Mississippi Baptists Elect New Leader
"It's been a sweet convention," Dalrymple said Wednesday morning at the organization's 172nd annual session in downtown Jackson. "I want to keep it that way."
Dalrymple, 63, is pastor at the 1,700 member Fairview Baptist Church in Columbus and former pastor of churches in Alabama. He's got ties to Mississippi College. His daughter, Julie, graduated from MC in the 1990s, received her master's degree at Mississippi State University and now teaches at East Mississippi Community College. Several members of his church in Northeast Mississippi are current MC students, he noted.
As the new leader of the Mississippi Baptist Convention, Darymple said he will continue to emphasize programs to help with the Hurricane Katrina recovery in south Mississippi two years after the powerful storm battered the region. At his church alone, members have taken 100 trips to the Gulf Coast to aid Katrina victims and help with rebuilding. Strong winds from the hurricane also destroyed the Mississippi Baptists' Henderson Point/Gulf Shores, Ala. conference facility.
Reports at the two-day conference at First Baptist Church show $12.1 million has come through the Mississippi Baptist Convention Board to help with church support and church rebuilding efforts in the two post-Katrina years. Another $7 million has come through the Mississippi Baptist Convention Board for home restoration and rebuilding.
Dalrymple received a master of Divinity from the Southern Baptist Theological Seminary in Louisville, Kentucky in 1975. He received a bachelor's degree from Athens College in Athens, Alabama in 1971.
Handed the gavel Wednesday, Dalrymple was unopposed on the ballot and succeeds the Rev. Clarence Cooper as president, said Baptist Record editor William Perkins, whose newspaper kept tabs on conference highlights. A graduate of Blue Mountain College and a Spartanburg, S.C. native, Cooper has served as pastor of Emmanuel Baptist Church in Grenada since 1985.Cooper didn't leave the proceedings at First Baptist Church in Jackson empty-handed. He was given a LifeWay study Bible as a going away present. "I'd not want to serve in any other state," Cooper said to thank convention-goers.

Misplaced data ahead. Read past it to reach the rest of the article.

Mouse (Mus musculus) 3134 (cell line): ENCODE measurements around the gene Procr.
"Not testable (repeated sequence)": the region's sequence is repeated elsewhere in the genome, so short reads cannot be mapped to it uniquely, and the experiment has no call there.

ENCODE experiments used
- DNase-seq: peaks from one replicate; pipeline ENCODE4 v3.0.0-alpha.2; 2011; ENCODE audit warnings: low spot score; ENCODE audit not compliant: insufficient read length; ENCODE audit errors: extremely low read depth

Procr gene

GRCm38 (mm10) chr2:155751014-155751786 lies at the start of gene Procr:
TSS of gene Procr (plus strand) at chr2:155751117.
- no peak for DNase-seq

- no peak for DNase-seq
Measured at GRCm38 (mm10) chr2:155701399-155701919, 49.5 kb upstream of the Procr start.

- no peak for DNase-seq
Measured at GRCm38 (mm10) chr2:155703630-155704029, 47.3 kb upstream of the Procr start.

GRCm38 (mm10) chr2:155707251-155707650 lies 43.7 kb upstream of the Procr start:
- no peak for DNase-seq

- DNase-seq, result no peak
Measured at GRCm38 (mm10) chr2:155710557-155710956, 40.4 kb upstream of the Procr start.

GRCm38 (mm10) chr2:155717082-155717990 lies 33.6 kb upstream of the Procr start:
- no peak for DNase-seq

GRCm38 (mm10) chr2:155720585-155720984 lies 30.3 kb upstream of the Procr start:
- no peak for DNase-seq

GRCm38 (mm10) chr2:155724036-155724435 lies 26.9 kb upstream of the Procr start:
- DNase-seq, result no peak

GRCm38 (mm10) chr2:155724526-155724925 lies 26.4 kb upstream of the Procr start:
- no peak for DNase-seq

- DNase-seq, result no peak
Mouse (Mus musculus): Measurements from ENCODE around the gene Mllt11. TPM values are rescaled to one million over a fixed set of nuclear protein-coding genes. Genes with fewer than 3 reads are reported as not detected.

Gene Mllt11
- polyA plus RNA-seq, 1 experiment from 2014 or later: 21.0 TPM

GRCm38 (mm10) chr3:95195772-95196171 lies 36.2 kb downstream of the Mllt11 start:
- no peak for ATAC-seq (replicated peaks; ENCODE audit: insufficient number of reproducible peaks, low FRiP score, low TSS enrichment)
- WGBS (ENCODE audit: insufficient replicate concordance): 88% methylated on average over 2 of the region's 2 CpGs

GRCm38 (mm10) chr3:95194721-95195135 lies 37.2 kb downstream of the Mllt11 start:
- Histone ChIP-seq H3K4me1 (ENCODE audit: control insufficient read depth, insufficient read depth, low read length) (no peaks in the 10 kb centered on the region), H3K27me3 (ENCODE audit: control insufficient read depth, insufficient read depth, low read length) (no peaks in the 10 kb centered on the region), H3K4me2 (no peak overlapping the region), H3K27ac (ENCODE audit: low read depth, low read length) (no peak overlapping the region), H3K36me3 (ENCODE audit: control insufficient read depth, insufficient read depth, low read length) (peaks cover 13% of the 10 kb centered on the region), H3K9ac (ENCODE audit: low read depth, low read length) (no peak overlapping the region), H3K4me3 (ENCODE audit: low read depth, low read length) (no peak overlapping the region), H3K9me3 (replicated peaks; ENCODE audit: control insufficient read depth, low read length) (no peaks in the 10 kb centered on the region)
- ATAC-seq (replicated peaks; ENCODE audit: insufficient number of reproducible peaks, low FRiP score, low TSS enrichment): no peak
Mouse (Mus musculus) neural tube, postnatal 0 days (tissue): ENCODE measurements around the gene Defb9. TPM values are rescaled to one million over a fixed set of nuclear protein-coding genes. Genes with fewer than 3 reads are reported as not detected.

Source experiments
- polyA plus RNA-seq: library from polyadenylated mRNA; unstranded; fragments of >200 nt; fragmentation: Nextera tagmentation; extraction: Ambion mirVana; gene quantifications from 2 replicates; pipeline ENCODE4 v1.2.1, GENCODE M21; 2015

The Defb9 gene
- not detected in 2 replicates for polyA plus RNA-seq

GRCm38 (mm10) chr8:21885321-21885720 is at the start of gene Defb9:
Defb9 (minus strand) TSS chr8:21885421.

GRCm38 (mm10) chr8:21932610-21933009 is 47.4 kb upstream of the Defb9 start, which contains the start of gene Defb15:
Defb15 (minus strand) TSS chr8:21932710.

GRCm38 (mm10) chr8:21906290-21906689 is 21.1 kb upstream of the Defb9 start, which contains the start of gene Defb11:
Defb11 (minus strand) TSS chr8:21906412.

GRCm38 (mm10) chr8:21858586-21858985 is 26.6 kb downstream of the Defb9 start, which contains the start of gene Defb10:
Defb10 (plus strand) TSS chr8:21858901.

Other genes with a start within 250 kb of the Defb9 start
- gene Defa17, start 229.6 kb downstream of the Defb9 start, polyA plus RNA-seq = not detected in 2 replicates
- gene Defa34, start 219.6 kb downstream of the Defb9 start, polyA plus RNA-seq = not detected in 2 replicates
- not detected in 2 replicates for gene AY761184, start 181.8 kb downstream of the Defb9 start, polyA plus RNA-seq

Wednesday's final day saw introductions of three leaders of Baptist higher education in Mississippi. They are: Mississippi College President Lee Royce, Blue Mountain President Bettye Coward and William Carey University President Tommy King. Coward is a former MC vice president. At a breakfast meeting Tuesday morning at the convention, Royce spoke of the enrollment growth at MC. Numbers have steadily climbed from 3,200 students when he arrived in 2002 to more than 4,600 students this fall. "Things have gone exceedingly well," the MC president said.
MC student nurses stayed busy at the convention by assisting with health screenings for scores of visitors at the church off North State Street.
Among the featured speakers at the convention were longtime Southern Baptist evangelist Junior Hill, who has served as a pastor in Alabama and Mississippi before entering evangelism in 1967. Also speaking: the Rev. Gary Richardson, pastor of North Oxford Baptist Church in Oxford. After 19 years in business, God called Richardson into full-time ministry.
Richardson received a bachelor's degree from Mississippi College and master of Divinity and Doctor of Ministry from New Orleans Baptist Theological Seminary. Currently, he serves as chairman of the Executive Committee of the Mississippi Baptist Convention Board.